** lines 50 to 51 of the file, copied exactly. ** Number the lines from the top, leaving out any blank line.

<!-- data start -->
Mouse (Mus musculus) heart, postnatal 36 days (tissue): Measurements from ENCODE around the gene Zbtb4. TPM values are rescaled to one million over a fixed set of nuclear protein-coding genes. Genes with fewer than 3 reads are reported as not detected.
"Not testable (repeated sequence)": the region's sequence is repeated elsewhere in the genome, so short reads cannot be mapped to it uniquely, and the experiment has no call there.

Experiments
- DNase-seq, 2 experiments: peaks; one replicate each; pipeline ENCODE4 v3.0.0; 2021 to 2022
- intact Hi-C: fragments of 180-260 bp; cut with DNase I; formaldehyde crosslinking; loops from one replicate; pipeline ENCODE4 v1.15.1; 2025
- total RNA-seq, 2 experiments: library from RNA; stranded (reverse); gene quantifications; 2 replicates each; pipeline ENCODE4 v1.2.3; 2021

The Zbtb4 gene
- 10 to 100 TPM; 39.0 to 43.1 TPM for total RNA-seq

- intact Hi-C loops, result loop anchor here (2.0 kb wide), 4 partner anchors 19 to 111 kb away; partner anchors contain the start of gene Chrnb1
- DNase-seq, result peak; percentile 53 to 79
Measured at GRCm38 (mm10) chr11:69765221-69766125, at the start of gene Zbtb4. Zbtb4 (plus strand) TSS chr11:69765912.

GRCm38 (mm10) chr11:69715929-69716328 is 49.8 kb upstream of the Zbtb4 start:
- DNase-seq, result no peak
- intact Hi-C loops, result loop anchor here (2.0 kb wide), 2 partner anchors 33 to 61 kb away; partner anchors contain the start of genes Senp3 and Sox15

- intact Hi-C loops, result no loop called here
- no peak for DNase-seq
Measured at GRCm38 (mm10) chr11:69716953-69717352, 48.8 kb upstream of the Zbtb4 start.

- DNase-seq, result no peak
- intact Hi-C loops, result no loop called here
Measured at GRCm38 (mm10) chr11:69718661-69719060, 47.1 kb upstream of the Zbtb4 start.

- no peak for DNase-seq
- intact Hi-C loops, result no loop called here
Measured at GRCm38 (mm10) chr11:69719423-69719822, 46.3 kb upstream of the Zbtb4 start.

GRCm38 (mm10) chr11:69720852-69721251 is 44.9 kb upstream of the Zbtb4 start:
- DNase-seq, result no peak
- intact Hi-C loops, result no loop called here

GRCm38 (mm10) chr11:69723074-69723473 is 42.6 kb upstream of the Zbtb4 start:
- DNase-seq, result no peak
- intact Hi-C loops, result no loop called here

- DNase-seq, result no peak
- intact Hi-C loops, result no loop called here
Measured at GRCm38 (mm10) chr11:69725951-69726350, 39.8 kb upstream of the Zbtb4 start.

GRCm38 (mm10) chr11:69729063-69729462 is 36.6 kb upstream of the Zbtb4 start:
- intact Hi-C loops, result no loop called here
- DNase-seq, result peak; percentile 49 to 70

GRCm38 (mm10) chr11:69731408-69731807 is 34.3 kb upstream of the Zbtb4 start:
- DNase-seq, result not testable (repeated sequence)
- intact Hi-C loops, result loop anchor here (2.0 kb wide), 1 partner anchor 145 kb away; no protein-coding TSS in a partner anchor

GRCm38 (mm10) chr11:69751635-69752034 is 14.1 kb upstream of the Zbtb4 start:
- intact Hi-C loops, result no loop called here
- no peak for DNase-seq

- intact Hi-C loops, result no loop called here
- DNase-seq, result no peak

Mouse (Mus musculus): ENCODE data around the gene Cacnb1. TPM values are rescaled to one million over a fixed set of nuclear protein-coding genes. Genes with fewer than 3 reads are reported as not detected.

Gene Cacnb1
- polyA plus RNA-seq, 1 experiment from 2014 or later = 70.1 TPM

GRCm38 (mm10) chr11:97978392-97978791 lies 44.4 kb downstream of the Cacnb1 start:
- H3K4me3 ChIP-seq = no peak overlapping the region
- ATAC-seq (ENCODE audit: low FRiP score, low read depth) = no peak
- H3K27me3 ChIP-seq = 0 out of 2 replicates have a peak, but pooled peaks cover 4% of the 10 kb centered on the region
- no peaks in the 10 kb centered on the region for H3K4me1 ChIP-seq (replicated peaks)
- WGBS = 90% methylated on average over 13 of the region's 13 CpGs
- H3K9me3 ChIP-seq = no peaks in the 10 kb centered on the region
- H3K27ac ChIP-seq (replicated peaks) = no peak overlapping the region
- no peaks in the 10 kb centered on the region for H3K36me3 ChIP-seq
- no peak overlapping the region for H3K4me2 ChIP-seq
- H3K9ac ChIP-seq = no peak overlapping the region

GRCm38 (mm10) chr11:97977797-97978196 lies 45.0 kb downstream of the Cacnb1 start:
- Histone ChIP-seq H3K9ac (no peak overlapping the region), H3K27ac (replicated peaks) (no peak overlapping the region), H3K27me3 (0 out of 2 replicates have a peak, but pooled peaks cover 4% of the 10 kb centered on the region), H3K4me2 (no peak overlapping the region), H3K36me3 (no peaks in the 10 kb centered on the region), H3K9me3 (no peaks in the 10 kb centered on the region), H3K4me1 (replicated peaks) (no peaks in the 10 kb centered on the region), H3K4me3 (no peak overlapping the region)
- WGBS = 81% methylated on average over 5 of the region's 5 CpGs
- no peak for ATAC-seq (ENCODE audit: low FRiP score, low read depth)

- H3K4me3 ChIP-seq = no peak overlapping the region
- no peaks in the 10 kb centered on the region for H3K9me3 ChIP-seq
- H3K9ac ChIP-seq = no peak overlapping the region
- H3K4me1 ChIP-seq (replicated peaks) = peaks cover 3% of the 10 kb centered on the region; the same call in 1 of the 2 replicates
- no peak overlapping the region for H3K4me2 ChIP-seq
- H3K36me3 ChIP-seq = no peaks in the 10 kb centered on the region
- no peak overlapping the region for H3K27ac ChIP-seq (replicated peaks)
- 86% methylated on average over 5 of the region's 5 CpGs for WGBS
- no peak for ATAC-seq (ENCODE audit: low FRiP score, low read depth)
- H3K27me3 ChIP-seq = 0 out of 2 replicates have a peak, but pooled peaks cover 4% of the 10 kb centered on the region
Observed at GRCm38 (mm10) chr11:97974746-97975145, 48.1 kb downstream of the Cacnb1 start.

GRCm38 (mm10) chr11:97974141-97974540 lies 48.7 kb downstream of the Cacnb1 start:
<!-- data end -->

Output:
- H3K27me3 ChIP-seq = 0 out of 2 replicates have a peak, but pooled peaks cover 4% of the 10 kb centered on the region
- no peaks in the 10 kb centered on the region for H3K4me1 ChIP-seq (replicated peaks)